Hope you enjoy this video, and let me know if it helps you in your painting. Let me know, too, how I can improve it in any way, so going forward I can create some videos that are more helpful, or informative for you. Or maybe you don’t paint, but you are interested in the process of acrylic painting. Again, let me know if you’d like to see more stuff like this in the future!
And of course, as I always ask, please share this with your friends! Thanks!
P.S. I will have the painting featured in the video on display at the art show this Saturday at my studio. (1106 Mondovi Rd, in Eau Claire, 10-4pm)
Share Your Thoughts!
If you have any comments or questions about this post, please leave me your feedback at the very bottom of this page! I will personally get back to you. Can you help me spread the word? Please share this post with your family and friends by using the social media links on the side or below. Thank you!
For quite a while, I’ve wanted to do some instructional videos on painting and drawing. Here is my very first video! This is very off the cuff, and impromptu.
Basically, I’m just talking and showing you a behind the scenes peek as I work in my studio on a current painting commission, which is in progress, about 70% done.
In the future, I plan on doing more instructional videos, courses and live courses at my new studio at Artisan Forge Studios in Eau Claire. I don’t drink anymore, so who knows, maybe I’ll do a “Paint and Dip” event where you can create your own painting while enjoying a nice side of chips and homemade guacamole! ( l love guac and making it fresh from scratch!)
This video does cut off abruptly–which I do apologize for–but let me know me know what you think!
(Click the link below to see this video on my YouTube channel)
How to Paint Highlights in Acrylic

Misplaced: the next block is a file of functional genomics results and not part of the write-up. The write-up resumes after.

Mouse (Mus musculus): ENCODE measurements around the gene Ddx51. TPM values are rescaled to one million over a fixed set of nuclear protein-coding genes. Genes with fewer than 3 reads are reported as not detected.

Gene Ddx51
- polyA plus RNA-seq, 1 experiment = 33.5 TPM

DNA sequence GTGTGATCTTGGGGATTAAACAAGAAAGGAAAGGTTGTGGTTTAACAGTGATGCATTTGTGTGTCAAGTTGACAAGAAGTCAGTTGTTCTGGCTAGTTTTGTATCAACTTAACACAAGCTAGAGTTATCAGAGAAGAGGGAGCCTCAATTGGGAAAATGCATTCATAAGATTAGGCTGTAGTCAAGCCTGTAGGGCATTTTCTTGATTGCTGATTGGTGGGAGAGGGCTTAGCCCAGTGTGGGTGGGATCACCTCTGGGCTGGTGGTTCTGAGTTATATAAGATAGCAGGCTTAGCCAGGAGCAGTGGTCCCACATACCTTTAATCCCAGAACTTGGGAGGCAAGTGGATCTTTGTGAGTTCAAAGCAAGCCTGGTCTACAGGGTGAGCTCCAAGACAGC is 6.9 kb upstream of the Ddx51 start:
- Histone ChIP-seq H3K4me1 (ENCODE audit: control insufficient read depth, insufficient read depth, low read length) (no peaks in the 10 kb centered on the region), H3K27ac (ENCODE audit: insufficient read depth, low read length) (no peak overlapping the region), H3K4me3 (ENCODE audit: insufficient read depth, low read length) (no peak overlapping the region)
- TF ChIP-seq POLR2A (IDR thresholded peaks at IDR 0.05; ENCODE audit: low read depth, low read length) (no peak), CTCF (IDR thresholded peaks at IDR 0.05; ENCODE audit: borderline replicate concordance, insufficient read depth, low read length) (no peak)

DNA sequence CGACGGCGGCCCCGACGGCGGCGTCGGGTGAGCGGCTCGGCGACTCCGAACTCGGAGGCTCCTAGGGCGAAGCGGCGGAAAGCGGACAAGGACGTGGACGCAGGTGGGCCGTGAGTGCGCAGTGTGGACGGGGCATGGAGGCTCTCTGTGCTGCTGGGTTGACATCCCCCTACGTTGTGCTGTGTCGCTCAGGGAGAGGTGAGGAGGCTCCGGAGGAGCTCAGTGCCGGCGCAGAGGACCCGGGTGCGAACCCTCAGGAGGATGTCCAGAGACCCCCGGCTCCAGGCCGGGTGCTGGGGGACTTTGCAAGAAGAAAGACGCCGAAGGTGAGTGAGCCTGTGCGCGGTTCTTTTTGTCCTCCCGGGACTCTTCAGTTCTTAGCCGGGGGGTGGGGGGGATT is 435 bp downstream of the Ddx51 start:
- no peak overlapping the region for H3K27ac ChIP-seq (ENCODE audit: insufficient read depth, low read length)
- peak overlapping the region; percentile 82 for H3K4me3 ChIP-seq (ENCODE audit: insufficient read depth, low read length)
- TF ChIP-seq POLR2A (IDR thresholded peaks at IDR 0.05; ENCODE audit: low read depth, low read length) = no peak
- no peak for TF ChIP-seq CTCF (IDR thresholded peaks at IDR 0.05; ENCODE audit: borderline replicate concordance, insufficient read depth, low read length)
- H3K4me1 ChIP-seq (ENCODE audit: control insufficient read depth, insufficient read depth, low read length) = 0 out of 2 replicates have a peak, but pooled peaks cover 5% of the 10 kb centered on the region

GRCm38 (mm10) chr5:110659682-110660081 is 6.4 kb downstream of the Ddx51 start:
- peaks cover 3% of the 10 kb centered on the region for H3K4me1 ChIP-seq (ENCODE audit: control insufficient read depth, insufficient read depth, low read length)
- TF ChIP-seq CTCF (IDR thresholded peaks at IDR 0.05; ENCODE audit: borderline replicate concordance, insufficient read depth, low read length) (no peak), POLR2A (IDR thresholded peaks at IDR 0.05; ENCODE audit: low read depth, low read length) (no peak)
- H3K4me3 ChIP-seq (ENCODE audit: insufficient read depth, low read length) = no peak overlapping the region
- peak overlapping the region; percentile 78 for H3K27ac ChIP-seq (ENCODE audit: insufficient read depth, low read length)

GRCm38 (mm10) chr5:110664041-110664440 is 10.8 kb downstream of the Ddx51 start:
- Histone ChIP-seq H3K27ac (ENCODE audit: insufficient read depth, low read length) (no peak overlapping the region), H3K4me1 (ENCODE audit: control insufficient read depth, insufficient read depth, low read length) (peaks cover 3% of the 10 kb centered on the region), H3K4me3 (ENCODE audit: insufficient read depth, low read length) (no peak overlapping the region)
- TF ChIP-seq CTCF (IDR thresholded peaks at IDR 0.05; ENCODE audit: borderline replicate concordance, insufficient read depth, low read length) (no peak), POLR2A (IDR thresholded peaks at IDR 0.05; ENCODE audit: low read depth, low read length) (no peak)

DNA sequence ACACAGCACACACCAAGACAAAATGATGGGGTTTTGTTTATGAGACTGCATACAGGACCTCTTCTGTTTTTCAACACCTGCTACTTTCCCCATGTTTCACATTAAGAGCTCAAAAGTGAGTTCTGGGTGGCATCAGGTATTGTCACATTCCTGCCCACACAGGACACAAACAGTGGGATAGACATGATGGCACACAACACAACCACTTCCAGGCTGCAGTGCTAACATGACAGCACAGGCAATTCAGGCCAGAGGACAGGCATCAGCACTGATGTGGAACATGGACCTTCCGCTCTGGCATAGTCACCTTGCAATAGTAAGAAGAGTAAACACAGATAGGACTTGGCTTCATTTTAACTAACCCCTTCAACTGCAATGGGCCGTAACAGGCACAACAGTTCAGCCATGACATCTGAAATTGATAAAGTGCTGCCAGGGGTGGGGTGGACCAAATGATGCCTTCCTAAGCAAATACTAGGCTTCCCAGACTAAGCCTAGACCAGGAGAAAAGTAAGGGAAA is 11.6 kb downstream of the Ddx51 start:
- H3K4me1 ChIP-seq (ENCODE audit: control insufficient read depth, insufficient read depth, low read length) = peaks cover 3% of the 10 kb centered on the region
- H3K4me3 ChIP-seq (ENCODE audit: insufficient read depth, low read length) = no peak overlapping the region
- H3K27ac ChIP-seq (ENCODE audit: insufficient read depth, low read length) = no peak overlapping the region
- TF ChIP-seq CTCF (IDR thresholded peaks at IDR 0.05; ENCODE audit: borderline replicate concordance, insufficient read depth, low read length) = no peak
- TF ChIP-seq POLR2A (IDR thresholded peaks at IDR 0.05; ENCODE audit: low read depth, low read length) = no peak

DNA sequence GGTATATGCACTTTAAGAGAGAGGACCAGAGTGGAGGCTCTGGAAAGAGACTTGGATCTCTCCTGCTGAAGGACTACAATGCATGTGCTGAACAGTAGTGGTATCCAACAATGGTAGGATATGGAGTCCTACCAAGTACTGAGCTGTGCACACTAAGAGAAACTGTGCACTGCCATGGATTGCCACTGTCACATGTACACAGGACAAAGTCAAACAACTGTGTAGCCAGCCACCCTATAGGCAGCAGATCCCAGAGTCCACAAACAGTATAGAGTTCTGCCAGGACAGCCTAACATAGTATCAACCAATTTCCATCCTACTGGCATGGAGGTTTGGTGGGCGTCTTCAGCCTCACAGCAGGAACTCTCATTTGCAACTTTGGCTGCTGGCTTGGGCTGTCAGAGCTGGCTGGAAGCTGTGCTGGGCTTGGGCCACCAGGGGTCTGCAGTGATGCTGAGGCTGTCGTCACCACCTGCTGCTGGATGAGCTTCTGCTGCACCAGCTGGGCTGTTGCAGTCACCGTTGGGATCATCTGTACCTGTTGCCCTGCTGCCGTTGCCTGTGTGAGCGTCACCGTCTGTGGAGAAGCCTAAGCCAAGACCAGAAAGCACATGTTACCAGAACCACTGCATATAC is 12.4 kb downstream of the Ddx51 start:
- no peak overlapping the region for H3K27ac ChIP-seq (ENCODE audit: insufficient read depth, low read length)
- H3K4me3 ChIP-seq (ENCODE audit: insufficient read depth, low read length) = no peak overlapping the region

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If you have any comments or questions about this post, please leave me your feedback below! I will personally get back to you. Can you help me spread the word? Please share this post with your family and friends by using the social media links below. Thank you!
I have been doing commissioned portraits for 24 years, since I was in high school. One of the questions I’m often asked is: “How do you create your art?”
I am going to show you a recent portrait I did, step by step, and my hope is that you may be able to learn a few tips that will help you in your own portrait painting. Although I paint in acrylic, some of this information may help you even if you paint in oils. If you are not a painter, I hope this post will still be interesting to you! Who knows? You could even start painting today!
For this particular example, my portrait was based off a great photo (which unfortunately I am unable to show since it was a professional photograph ) and it lent itself to a great painted portrait. Amateur snapshots can be used as a basis for a portrait, but unfortunately, the lighting and detail is usually lacking, so the image you create from them as an artist is similarly lacking in depth. Get the best photo you can, and your painting will be all the better for it.
Step 1: Start Right With a Sketch
Without a good sketch, you’re just shooting in the dark. The sketch is where you will create your composition, ensure the likeness of your subject–that is, make sure the person you’re painting looks like them–and define specific details.